Before China opened up, more than 80% of its population were rural. The plan of the govt has been to have at least 60% of the population to urban environment as more effective way to raise living standards of the people. For such plan, cities have been planned and built in conjunction with economic development plans across China. Of course it takes more lead time for a city to be fully functional and populated than say a housing project. Shenzhen was such project now with more than ten millions population.

  10. Fair Economist

    A technicality: the critical energy source for the Golden Age of the Netherlands was peat, not wind, although they did certainly use wind. Also, saying “45N” is the threshold for livability is an extreme simplification, to put it mildly. Altitude will be more important than latitude because once the icecaps have melted the poles will get pretty hot in the summer.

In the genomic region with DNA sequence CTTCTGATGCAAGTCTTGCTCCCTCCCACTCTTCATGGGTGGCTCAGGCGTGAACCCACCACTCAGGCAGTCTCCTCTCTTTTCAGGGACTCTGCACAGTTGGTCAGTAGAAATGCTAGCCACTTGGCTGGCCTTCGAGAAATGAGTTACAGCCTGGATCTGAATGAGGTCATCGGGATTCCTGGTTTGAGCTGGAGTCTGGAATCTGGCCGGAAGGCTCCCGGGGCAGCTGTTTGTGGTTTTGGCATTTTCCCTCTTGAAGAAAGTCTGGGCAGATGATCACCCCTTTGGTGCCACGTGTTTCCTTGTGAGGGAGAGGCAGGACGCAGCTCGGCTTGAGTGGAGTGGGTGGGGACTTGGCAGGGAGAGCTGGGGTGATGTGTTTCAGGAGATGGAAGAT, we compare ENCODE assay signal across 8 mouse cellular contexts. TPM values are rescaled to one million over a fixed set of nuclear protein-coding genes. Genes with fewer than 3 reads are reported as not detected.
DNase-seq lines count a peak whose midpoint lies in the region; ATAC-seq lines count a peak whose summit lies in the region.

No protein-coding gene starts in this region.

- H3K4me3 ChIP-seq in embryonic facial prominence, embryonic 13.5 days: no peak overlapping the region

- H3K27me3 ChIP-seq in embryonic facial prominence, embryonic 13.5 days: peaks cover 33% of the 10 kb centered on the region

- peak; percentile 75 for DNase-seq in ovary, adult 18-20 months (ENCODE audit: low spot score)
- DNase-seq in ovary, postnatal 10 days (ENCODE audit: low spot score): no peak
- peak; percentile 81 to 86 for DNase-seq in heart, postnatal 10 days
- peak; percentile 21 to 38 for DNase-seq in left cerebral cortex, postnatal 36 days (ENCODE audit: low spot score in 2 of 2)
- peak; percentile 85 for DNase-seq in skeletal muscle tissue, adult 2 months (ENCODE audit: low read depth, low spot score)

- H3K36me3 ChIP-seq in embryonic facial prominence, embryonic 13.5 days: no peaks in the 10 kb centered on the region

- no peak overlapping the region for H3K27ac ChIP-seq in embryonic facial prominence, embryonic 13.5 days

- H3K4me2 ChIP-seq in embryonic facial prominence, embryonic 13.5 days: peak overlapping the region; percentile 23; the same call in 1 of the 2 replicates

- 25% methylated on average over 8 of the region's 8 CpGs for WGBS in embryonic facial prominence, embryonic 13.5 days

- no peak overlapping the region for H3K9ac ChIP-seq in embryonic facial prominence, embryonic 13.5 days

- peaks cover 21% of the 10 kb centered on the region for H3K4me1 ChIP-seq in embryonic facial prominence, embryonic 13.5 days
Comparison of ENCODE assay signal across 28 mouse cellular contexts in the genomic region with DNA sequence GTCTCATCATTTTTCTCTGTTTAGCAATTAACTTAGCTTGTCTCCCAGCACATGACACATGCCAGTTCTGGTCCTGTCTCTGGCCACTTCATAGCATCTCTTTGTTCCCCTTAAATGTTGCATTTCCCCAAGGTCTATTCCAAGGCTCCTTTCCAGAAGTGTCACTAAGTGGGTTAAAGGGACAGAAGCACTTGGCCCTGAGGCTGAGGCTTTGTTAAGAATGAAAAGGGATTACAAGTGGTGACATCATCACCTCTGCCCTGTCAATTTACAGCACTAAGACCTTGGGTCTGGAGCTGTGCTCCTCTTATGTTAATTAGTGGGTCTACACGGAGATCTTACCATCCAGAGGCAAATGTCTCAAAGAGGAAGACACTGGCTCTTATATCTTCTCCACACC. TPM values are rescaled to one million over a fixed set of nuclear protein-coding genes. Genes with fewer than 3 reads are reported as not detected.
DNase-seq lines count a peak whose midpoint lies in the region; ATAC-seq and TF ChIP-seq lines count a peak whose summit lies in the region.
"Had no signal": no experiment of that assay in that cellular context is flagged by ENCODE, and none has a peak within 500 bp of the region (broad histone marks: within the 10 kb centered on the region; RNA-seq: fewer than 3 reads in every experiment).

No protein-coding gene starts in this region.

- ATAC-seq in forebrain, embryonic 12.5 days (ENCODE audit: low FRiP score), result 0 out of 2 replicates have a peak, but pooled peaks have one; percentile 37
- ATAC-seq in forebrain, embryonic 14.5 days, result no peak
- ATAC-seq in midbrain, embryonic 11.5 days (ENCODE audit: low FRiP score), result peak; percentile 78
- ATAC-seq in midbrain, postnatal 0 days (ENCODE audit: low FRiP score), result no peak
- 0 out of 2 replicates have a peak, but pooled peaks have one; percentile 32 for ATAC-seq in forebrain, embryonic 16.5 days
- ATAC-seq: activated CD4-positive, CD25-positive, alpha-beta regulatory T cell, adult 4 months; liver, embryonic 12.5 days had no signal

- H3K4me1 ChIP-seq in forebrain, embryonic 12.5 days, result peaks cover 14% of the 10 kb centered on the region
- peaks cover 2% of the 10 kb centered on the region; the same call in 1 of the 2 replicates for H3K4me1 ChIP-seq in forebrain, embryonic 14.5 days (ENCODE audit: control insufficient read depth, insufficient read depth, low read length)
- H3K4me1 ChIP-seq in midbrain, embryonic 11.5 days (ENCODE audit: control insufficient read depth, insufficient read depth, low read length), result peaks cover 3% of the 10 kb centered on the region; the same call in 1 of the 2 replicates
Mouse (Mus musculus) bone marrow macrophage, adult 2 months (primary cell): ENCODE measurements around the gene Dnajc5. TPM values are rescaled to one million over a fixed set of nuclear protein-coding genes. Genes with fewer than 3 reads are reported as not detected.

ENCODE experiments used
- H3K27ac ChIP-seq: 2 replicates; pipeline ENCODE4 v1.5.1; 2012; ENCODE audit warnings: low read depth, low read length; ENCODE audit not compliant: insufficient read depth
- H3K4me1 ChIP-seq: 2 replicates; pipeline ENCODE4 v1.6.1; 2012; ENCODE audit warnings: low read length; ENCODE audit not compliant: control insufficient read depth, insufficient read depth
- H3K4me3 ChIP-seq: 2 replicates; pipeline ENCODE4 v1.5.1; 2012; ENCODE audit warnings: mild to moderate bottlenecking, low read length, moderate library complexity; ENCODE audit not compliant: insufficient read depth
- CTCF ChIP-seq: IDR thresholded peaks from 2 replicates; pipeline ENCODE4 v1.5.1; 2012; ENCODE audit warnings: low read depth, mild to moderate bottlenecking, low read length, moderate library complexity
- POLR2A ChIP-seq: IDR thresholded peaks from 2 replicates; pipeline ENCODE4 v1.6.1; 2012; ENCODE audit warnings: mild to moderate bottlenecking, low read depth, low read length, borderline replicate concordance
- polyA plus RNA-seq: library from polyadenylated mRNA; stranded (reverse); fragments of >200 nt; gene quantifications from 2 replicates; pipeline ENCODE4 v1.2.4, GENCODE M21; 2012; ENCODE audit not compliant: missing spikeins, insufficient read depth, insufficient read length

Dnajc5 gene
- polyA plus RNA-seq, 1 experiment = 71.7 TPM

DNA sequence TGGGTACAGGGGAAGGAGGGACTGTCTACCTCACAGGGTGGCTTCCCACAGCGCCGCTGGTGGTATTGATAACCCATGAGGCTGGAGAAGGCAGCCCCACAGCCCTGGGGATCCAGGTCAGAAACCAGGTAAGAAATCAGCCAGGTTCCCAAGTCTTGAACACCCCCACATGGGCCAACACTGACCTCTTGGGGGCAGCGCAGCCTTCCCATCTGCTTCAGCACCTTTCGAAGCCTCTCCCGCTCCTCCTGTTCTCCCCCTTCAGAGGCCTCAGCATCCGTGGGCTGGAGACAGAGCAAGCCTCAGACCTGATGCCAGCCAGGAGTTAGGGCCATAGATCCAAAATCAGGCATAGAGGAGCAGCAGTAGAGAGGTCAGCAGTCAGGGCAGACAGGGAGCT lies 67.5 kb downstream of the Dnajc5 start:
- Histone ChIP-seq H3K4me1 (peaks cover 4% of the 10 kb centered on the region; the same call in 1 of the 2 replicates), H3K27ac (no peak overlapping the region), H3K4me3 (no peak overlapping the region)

I agree absolutely that the Chinese government has looked at the outcomes of full-out global warming and decided (correctly) it is a civilization-ending catastrophe for them. Their rivers become unusable because they become almost seasonal and the flooding from the ocean rising is just epically bad. The entire lower Yangtze floods, literally almost to the Three Gorges Dam. Shanghai is 200 feet underwater and literally hundreds of miles from the new coast.